Khuda

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Khuda or Khoda (Persian: خدا‎) is the Persian word for "Lord" or "God". Formerly, it was used in reference to Ahura Mazda (Persian God) and today for God in Islam by only the Persian speakers, and as a loanword in Bengali, Urdu, Sindhi, Hindi and several South Asian languages. The term is originally from a Middle Persian honorific. It can also mean "king".

Etymology[edit]

The word Khuda in Nastaʿlīq script

The term derives from Middle Iranian xvatay, xwadag meaning "lord", "ruler", "master" (written as Parthian kwdy, Middle Persian kwdy, Sogdian kwdy, etc.). It is the Middle Iranian reflex of Avestan xva-dhata- "self-defined; autocrat", an epithet of Ahura Mazda. The Pashto term Xwdāi (خدای) is a New Iranian cognate.

Prosaic usage is found for example in the Sassanid title katak-xvatay to denote the head of a clan or extended household, or in the title of the 6th century Khwaday Namag "Book of lords", from which the tales of Kayanian kings as found in the Shahnameh ("Book of kings") derive.

Zoroastrianism[edit]

Semi-religious usage appears, for example, in the epithet zaman-i derang xvatay "time of the long dominion", as found in the Menog-i Khirad. The fourth and eighty-sixth entry of the Pazand prayer titled Sad-o-yak nam-i-khoda ("101 Names of God"), reading, Harvesp-Khoda "Lord of All" and Khudawand "Lord of the Universe", respectively, are compounds involving Khuda.[1] Application of khuda as "the Lord" (Ahura Mazda) is represented in the first entry in the medieval Frahang-i Pahlavig.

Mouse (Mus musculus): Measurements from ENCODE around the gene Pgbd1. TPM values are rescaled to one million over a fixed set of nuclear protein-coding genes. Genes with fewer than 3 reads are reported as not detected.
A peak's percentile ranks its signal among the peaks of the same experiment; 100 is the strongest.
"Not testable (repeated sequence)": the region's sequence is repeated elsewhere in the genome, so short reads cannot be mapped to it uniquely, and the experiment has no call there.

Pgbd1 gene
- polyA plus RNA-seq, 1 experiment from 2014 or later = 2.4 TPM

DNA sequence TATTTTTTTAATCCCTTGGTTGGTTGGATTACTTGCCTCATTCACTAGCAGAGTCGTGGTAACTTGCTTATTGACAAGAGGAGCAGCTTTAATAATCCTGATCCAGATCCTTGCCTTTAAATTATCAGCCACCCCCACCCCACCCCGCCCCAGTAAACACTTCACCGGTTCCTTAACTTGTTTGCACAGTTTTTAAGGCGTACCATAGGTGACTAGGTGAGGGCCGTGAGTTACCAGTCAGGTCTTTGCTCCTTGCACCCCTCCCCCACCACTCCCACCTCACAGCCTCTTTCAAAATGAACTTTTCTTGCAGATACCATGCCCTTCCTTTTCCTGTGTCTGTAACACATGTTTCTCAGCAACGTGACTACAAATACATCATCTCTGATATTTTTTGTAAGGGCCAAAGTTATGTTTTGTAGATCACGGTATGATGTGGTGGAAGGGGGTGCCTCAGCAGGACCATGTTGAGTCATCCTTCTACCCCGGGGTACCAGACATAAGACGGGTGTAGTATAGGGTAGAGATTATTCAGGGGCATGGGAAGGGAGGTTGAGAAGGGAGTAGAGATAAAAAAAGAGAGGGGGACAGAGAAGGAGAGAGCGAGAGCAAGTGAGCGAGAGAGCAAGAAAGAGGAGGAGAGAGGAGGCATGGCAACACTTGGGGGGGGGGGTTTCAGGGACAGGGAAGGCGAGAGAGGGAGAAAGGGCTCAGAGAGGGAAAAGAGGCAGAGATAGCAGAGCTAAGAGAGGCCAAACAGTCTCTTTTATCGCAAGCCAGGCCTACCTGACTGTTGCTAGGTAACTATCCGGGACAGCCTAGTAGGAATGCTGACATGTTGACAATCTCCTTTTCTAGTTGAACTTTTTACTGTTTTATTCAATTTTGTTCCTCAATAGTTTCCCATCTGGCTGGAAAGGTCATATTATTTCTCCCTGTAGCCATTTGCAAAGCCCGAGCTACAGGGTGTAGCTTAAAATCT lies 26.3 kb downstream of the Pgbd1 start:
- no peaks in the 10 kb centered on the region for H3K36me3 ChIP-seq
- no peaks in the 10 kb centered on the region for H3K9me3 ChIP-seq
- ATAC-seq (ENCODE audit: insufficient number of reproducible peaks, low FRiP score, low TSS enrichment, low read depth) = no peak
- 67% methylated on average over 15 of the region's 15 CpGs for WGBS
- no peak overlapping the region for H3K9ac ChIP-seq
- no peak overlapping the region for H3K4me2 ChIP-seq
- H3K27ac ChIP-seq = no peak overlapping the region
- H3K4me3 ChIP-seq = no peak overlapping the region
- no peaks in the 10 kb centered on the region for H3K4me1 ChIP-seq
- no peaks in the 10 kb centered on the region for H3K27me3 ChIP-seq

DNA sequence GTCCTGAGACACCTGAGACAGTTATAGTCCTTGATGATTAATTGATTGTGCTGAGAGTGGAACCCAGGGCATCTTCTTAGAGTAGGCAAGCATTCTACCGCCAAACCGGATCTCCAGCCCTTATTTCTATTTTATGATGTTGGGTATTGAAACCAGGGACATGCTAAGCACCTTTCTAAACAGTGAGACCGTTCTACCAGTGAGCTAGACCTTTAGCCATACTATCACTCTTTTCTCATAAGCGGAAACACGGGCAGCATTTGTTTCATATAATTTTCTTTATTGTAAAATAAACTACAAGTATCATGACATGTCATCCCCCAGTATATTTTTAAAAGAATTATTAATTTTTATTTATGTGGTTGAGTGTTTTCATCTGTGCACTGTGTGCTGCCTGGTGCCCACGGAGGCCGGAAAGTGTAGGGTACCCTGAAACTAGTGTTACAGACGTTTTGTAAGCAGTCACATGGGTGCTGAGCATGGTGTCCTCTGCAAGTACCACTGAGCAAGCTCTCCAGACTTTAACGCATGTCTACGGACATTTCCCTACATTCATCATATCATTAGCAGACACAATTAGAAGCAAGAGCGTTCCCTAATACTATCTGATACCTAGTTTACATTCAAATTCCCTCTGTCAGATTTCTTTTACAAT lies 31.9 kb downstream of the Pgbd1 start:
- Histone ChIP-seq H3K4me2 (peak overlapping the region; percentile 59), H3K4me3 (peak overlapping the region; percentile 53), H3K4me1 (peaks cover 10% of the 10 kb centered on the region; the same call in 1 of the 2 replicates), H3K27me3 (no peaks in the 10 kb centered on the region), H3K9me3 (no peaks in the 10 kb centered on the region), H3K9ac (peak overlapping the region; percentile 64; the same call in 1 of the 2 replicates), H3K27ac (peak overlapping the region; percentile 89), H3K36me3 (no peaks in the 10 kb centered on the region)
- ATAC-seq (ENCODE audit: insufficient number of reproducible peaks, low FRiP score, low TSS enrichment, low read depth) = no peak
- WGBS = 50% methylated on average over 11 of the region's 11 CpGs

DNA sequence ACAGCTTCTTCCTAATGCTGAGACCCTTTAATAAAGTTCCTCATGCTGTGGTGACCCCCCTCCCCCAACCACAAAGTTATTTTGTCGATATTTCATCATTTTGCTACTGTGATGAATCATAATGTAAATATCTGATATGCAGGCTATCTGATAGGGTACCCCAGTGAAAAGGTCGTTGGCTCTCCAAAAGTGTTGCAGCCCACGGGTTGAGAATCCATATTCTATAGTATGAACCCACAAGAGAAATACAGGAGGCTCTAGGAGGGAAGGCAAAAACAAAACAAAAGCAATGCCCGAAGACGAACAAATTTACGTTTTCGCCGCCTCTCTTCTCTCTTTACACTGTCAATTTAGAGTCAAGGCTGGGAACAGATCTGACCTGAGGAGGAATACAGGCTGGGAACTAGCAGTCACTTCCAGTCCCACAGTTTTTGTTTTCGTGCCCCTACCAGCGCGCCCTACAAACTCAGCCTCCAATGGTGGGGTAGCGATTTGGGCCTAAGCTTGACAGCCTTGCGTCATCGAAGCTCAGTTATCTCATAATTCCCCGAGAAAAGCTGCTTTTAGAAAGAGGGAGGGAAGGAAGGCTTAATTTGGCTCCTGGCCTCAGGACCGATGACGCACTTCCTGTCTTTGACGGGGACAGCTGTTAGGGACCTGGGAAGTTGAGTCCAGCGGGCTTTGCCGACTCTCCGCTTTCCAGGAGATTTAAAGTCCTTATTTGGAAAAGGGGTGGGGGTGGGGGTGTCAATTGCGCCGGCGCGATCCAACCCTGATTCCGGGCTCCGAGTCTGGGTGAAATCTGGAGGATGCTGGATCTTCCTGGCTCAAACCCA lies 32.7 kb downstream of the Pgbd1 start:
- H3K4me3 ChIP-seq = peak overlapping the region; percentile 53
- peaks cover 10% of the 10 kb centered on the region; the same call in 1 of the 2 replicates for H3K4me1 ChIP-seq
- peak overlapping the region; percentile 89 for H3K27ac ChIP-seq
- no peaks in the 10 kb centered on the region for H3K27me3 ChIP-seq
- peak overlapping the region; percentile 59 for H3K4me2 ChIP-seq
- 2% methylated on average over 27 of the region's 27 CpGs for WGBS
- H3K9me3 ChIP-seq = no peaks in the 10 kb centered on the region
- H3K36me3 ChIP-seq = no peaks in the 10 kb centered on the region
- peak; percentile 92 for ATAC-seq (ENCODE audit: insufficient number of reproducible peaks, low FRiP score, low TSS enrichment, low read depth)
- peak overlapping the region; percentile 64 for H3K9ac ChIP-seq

Islamic usage[edit]

In Islamic times, the term came to be used for God in Islam, paralleling the Arabic name of God Al-Malik "Owner, King, Lord, Master". But "Allah" is more common.

The phrase Khuda Hafiz (meaning May God be your Guardian) is a parting phrase commonly used in Persian, Kurdish and Pashto, as well as in Urdu among South Asian Muslims.

It also exists as a loanword, used for God by Muslims in Bengali, Urdu, although the Arabic word Allah is becoming more common.[2]

See also[edit]

References[edit]

  1. ^ Edalji Kersâspji Antiâ, Pazend texts, Bombay 1909, pp. 335-337.[1]
  2. ^ The Milli Gazette, OPI, Pharos Media (2004-03-15). "Khuda Hafiz versus Allah Hafiz: a critique, The Milli Gazette, Vol.5 No.05, MG99 (1-15 Mar 04)". Milligazette.com. Retrieved 2012-05-25.